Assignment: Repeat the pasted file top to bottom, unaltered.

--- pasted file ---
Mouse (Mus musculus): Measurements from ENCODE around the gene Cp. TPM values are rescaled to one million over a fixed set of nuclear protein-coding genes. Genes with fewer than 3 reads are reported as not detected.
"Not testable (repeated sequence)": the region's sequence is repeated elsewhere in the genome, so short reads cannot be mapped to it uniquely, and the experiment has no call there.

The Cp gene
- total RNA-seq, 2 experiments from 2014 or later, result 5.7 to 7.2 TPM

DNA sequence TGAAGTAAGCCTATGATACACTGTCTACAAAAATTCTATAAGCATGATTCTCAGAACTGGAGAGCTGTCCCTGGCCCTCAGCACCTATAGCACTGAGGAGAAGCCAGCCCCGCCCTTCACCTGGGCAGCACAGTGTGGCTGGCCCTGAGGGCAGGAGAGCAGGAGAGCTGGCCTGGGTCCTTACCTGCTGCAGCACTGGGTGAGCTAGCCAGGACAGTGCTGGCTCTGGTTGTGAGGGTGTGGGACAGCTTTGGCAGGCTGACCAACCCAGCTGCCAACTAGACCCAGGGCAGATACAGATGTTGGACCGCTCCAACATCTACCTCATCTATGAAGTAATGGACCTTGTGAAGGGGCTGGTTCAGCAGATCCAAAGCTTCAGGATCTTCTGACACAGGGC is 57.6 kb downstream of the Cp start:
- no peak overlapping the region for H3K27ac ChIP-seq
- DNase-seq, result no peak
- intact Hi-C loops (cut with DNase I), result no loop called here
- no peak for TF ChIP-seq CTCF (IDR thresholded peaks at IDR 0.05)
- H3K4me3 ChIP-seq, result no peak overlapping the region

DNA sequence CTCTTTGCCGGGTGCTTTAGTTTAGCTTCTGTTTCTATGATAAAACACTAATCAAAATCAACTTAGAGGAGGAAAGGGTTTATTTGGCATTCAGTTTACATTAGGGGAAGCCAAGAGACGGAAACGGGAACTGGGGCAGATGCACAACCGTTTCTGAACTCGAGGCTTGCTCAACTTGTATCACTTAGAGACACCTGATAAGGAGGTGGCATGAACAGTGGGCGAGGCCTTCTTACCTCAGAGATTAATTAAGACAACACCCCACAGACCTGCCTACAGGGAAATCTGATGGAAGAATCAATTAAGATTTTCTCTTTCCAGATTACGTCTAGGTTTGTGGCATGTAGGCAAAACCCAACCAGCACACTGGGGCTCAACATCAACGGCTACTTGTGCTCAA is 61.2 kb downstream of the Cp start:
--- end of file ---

Mouse (Mus musculus): Measurements from ENCODE around the gene Cp. TPM values are rescaled to one million over a fixed set of nuclear protein-coding genes. Genes with fewer than 3 reads are reported as not detected.
"Not testable (repeated sequence)": the region's sequence is repeated elsewhere in the genome, so short reads cannot be mapped to it uniquely, and the experiment has no call there.

The Cp gene
- total RNA-seq, 2 experiments from 2014 or later, result 5.7 to 7.2 TPM

DNA sequence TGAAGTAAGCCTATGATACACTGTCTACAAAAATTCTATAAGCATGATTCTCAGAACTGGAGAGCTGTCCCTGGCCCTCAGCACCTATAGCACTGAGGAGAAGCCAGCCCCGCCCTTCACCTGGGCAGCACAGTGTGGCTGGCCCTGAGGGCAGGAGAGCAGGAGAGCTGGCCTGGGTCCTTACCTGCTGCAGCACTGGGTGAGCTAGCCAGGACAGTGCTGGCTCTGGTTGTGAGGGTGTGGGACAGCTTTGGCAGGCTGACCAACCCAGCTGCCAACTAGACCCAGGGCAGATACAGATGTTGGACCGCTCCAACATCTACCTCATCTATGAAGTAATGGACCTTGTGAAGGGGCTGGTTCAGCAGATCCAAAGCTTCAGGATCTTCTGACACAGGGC is 57.6 kb downstream of the Cp start:
- no peak overlapping the region for H3K27ac ChIP-seq
- DNase-seq, result no peak
- intact Hi-C loops (cut with DNase I), result no loop called here
- no peak for TF ChIP-seq CTCF (IDR thresholded peaks at IDR 0.05)
- H3K4me3 ChIP-seq, result no peak overlapping the region

DNA sequence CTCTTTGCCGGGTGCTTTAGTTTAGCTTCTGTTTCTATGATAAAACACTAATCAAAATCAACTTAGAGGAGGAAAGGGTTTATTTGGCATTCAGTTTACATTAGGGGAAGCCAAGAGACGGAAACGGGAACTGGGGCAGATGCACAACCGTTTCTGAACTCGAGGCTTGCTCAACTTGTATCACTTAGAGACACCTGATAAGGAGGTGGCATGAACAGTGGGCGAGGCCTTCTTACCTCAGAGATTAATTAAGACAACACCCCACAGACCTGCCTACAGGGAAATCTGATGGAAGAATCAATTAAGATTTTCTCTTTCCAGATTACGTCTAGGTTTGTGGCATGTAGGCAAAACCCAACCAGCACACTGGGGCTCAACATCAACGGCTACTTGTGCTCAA is 61.2 kb downstream of the Cp start: